Like, Comment, Share
How Do I Shop for New Health Insurance Coverage?
Image: – A look at Tricare and the Affordable Care Act – Macho Spouse
OK, here is an important topic USAA wrote about a few months ago and we obtained permission to re-post on Macho Money. For those of you who are new to the military, you will receive your health insurance from Tricare. Tricare is offered to all active duty members and their dependents. Once your active duty spouse retires, your family is eligible for Tricare For Life. However, if you guys decide to separate from the military before retirement qualifications are met, you aren't eligible for Tricare. At this point the VA may be an option, but there are specific eligibility requirements so not everyone will qualify...plus the VA doesn't cover dependents. So, for many of us, the pain of shopping for health insurance is inevitable.
Health insurance coverage is available to more Americans than ever under the Patient Protection and Affordable Care Act (ACA), which created a marketplace of plans with a range of costs and benefits.
But before you start shopping around, it's wise to think about your needs and budget to find the best plan for you and your family.
Here's how to weigh your health insurance coverage options:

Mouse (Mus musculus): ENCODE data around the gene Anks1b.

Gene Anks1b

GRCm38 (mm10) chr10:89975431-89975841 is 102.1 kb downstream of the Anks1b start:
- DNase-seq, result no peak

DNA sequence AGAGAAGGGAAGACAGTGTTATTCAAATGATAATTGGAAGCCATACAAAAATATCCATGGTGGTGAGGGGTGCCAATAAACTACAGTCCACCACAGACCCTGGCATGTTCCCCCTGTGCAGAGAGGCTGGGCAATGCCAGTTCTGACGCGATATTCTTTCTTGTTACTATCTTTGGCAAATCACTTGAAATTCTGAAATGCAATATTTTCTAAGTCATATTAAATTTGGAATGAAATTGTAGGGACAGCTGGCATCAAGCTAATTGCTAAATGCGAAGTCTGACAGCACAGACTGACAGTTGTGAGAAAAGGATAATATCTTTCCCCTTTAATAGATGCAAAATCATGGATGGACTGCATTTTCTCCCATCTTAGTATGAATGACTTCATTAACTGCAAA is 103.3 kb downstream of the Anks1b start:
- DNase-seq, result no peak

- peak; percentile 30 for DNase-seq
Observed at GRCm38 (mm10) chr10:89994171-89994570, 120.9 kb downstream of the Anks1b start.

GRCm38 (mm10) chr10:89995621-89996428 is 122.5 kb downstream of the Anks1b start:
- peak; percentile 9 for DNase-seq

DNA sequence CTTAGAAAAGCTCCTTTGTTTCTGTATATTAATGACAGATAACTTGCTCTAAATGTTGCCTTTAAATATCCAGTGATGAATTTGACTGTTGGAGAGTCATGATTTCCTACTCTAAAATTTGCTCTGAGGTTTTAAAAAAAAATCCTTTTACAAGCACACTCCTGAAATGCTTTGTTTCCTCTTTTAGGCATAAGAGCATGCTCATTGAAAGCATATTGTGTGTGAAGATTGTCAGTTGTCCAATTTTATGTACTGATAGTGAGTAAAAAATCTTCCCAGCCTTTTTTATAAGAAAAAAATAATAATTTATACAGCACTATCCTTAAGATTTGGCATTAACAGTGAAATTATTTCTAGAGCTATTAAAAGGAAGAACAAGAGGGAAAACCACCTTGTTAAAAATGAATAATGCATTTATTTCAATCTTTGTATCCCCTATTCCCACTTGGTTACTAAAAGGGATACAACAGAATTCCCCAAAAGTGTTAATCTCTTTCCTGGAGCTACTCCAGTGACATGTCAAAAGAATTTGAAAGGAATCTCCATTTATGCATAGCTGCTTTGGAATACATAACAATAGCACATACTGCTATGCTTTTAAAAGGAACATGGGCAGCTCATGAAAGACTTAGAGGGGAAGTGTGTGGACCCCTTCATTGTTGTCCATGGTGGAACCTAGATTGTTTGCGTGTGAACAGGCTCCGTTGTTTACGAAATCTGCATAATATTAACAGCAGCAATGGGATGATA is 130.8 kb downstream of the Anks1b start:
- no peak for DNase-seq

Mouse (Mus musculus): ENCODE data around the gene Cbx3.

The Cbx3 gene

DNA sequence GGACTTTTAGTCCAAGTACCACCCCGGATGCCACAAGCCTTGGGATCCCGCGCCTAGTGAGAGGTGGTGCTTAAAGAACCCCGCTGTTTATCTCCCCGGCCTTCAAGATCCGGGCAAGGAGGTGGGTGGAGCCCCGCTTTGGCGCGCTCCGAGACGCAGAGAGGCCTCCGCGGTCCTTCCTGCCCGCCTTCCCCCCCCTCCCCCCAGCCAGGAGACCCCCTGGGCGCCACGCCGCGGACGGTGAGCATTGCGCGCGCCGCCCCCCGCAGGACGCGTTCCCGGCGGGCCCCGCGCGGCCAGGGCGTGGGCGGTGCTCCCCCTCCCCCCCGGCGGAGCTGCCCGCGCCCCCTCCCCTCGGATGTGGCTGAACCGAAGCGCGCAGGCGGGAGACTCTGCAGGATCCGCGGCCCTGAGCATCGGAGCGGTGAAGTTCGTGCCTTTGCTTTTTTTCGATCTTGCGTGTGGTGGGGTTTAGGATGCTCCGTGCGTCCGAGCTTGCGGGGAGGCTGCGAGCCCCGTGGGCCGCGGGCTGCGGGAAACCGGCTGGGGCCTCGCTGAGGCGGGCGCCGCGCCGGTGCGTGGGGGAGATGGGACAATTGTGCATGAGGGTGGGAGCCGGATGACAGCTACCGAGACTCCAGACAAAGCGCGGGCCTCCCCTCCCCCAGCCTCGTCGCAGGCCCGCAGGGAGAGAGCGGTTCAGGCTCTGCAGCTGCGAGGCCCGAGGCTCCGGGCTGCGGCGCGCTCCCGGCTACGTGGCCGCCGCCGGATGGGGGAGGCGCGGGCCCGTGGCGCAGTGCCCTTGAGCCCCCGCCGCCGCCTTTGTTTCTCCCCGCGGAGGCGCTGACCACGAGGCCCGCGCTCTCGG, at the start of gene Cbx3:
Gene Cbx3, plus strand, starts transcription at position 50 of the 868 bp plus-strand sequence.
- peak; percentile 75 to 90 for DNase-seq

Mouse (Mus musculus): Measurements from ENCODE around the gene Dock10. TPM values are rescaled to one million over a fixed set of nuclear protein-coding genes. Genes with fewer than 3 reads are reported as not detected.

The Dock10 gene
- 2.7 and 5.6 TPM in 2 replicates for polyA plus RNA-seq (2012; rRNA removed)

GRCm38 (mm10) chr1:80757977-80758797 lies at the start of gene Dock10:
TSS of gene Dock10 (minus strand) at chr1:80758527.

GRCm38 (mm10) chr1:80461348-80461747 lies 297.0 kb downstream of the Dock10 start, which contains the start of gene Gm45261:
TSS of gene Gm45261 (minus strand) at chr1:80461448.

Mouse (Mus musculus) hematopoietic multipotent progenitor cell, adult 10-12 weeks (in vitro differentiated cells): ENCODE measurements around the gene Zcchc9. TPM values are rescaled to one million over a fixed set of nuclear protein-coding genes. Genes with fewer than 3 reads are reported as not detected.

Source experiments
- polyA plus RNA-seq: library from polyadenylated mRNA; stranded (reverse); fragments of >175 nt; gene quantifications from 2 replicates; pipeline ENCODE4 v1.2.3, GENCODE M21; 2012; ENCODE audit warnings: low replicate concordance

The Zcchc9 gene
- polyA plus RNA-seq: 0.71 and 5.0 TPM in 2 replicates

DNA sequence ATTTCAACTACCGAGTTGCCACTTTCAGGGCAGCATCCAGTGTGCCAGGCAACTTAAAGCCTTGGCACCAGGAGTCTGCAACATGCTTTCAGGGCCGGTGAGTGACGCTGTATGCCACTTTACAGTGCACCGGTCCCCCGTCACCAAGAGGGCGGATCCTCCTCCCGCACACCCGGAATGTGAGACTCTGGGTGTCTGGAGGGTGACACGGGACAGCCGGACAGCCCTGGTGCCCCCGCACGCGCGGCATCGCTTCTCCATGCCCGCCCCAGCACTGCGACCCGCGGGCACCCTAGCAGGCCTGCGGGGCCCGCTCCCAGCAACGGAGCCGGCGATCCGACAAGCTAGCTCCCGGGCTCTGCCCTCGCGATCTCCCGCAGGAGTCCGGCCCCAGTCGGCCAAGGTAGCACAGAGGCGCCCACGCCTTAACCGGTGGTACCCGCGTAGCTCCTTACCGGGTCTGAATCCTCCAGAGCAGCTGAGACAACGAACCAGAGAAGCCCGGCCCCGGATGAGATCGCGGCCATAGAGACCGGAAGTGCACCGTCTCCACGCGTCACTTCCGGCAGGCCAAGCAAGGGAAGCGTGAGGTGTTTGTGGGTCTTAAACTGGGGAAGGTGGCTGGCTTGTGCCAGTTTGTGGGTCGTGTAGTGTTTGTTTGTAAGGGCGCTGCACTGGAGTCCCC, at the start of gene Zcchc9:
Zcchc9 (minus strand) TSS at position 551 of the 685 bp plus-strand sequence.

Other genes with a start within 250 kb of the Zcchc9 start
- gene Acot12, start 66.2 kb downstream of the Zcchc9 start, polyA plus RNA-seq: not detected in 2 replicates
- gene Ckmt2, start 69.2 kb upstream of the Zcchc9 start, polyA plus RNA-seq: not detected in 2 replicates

Figure out your budget. Your first move should be determining whether you're eligible for a health care subsidy under the ACA, says Bob Lord, product management director of health solutions for USAA. If your income is less than 400% of the federal poverty level, you may qualify. The subsidies are based on the second-lowest cost silver ACA plan in your area and can be applied toward more or less costly plans. "Understanding what you can afford outside of whatever the ACA is going to provide for you is powerful knowledge," Lord says.
Estimate your household health care expenses. If you are young, single and healthy, you likely won't be using services that often, and preventive visits are one of a range of essential health benefits covered under all plan levels. But families with young children can find themselves on a first-name basis with the staff at their pediatrician's office, so they should consider a plan that offers co-pays for office visits.
Peruse prescription benefits. If someone in your family is on maintenance prescription drugs, see what they'll cost. Health plans have a formulary — a list of prescription drugs they cover. Lord suggests choosing a plan where the formulary includes any brand-name drugs you use, as they are covered at a higher level.
Decide if you'll see Dr. Who. If keeping your current health care provider is important to you, find a plan with your provider in its network. Out-of-network providers are covered at a lower rate, if at all, than those in network. Conversely, if you find a plan that saves you a lot of money but makes your doctor or specialist out of network, weigh the savings versus having to switch providers.
Members with questions about health insurance coverage should contact USAA.